Does ruby.h overrides C "enum"?

Hi, writting a Ruby C extension (for 1.8 or 1.9) I get an error when
using
“enum”:

#include “ruby.h”
int void(void) {
enum kk {ONE, TWO, THREE}; // line 3
}

line 3: error: expected identifier before ‘(’ token

It doesn’t occur if I quit “ruby.h”. What is happening?

Thanks.

Iñaki Baz C. wrote:

Hi, writting a Ruby C extension (for 1.8 or 1.9) I get an error when
using
“enum”:

#include “ruby.h”
int void(void) {
enum kk {ONE, TWO, THREE}; // line 3
}

line 3: error: expected identifier before ‘(’ token

It doesn’t occur if I quit “ruby.h”. What is happening?

Thanks.

I think the compiler is complaining about your attempt to use “void” as
a function name. “void” is a reserved word in C.

Iñaki Baz C. wrote:

Hi, writting a Ruby C extension (for 1.8 or 1.9) I get an error when
using
“enum”:

#include “ruby.h”
int void(void) {
enum kk {ONE, TWO, THREE}; // line 3
}

line 3: error: expected identifier before ‘(’ token

It doesn’t occur if I quit “ruby.h”. What is happening?

What does “quit ruby.h mean”? What compiler are you using?

test.c :

int void(void) {
enum kk {ONE, TWO, THREE}; // line 3
}

–output:–
$ g++ test.c -o test
test.c:1: error: expected unqualified-id before ‘void’
test.c:1: error: expected `)’ before ‘void’

El Lunes, 12 de Octubre de 2009, Tim H. escribió:

line 3: error: expected identifier before ‘(’ token

It doesn’t occur if I quit “ruby.h”. What is happening?

Thanks.

I think the compiler is complaining about your attempt to use “void” as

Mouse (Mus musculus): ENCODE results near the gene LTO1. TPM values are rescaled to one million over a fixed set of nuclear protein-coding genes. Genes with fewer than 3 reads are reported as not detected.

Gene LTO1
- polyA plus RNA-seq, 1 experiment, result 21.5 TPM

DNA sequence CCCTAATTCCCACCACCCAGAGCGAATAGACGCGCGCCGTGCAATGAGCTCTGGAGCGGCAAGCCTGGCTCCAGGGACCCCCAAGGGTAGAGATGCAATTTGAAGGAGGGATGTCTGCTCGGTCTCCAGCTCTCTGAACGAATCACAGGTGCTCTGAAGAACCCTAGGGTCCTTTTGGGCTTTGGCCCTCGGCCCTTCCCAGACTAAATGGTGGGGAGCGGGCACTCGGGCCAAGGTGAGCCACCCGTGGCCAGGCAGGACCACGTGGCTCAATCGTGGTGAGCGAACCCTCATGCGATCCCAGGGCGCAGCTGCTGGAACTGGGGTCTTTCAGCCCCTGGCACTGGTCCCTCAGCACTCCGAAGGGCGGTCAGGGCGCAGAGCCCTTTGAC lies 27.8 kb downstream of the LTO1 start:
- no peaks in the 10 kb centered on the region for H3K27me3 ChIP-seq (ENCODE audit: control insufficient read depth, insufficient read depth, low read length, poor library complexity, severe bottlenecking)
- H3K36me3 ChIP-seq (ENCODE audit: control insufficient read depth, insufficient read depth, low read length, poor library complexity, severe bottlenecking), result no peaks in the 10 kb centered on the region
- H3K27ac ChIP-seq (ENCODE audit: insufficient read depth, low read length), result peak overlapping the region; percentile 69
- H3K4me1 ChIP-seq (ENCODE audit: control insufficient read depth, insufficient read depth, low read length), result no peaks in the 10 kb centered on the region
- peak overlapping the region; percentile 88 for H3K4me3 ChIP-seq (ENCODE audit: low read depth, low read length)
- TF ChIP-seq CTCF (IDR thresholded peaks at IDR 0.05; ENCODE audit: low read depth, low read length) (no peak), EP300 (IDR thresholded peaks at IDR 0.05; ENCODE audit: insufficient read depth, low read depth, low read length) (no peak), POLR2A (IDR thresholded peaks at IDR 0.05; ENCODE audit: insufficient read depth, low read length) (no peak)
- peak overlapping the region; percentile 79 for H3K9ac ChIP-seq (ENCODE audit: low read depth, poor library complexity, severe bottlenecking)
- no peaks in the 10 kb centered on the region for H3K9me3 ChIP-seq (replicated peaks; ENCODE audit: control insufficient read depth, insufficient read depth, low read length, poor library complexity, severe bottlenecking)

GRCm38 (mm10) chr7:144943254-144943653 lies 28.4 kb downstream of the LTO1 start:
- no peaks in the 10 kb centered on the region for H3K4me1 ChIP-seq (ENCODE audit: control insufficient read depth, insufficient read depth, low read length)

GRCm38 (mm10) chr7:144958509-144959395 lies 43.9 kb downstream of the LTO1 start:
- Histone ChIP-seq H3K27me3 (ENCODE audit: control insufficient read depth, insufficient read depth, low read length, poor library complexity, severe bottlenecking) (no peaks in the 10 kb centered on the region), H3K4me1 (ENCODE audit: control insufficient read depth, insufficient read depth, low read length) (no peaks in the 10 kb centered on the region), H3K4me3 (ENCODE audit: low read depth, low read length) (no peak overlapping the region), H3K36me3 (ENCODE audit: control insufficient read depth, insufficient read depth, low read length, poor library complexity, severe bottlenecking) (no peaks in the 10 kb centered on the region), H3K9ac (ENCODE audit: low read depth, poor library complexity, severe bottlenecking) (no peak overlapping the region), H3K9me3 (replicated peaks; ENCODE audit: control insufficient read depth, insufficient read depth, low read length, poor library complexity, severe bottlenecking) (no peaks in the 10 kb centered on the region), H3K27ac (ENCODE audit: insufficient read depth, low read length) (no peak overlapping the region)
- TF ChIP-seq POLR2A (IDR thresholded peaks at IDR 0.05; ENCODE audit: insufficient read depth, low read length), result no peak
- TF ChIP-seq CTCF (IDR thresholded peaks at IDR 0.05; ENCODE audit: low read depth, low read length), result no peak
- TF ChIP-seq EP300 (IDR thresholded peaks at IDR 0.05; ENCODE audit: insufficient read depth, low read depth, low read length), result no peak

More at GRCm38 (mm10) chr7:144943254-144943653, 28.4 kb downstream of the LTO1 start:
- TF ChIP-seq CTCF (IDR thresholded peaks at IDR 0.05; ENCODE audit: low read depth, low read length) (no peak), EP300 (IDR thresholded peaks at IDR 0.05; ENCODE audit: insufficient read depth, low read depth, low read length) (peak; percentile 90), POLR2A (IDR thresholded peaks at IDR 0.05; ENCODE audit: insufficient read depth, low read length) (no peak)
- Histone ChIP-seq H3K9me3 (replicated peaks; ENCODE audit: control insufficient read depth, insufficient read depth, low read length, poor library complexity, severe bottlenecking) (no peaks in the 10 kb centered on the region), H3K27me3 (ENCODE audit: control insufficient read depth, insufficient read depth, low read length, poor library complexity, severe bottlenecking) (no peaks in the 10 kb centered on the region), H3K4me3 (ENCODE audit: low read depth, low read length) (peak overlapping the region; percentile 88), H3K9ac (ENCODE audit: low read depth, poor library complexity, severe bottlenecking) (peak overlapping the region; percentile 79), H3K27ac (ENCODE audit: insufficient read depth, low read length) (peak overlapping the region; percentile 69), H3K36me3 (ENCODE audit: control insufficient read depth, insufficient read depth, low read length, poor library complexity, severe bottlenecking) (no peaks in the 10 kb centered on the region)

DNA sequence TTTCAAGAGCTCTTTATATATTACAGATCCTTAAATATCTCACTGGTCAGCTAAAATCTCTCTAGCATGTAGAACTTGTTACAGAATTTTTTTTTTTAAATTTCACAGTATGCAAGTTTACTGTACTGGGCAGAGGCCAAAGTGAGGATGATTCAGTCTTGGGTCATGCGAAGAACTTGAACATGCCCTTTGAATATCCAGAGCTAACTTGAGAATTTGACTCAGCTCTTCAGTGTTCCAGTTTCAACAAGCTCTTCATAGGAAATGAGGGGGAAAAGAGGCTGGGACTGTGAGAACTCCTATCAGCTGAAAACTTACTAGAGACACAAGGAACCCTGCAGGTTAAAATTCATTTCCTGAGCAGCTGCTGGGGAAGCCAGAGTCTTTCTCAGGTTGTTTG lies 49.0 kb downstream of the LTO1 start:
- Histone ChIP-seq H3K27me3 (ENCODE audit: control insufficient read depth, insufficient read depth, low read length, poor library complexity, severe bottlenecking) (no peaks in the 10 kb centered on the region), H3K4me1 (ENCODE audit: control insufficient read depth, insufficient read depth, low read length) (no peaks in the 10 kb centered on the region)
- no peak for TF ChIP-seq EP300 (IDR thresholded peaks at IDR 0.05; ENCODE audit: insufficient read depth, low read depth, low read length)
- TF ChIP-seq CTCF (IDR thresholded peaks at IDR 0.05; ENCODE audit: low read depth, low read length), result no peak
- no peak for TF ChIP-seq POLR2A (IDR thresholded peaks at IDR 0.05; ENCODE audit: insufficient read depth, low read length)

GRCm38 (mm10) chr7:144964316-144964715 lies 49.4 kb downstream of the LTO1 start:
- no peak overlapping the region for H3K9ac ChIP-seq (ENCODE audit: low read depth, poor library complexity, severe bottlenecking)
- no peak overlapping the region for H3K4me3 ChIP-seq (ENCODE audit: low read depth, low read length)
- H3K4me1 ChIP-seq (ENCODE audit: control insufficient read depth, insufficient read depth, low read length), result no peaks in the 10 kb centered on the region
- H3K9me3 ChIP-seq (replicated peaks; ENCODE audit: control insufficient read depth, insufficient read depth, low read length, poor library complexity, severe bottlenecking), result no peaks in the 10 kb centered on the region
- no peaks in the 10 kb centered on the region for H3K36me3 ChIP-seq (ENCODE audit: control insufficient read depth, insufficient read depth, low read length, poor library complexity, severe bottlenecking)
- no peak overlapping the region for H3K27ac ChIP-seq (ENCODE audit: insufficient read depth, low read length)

a function name. “void” is a reserved word in C.

No no, that’s a typo of mie when composing the mail.
Imagine it’s “int main(void)”.

El Lunes, 12 de Octubre de 2009, Iñaki Baz C. escribió:

It doesn’t occur if I quit “ruby.h”. What is happening?

opss, the same error occurs if I add “#include <stdio.h>”.

El Lunes, 12 de Octubre de 2009, 7stud – escribió:

line 3: error: expected identifier before ‘(’ token

It doesn’t occur if I quit “ruby.h”. What is happening?

What does “quit ruby.h mean”?

I just mean that the above code (note that it should be “int
main(void)”)
without ‘#include “ruby.h”’ line compiles ok.

What compiler are you using?

gcc 4.3 under Debian Lenny 64 bits.

test.c :

int void(void) {
enum kk {ONE, TWO, THREE}; // line 3
}

–output:–
$ g++ test.c -o test
test.c:1: error: expected unqualified-id before ‘void’

Yes, a typo of my mail. Please use “int main(void)” instead.

Hi,


On Monday 12 October 2009 11:17:08 Iñaki Baz C. wrote:

It doesn’t occur if I quit “ruby.h”. What is happening?

opss, the same error occurs if I add “#include <stdio.h>”.

Are you sure the typo was only in the mail? If I copy and paste this
code in a
file and try to compile it, the compiler complains about the same error,
because void is a reserved keyword in C. But when I change that
“void(void)”
into “main(void)” it compiles ok.


angico

Site: angico.org
Blog: angico.org/blog

Gnu/Linux, FLOSS, Espiritismo, e eu por mim mesmo 8^I

== Cooperação é muito melhor que competição ==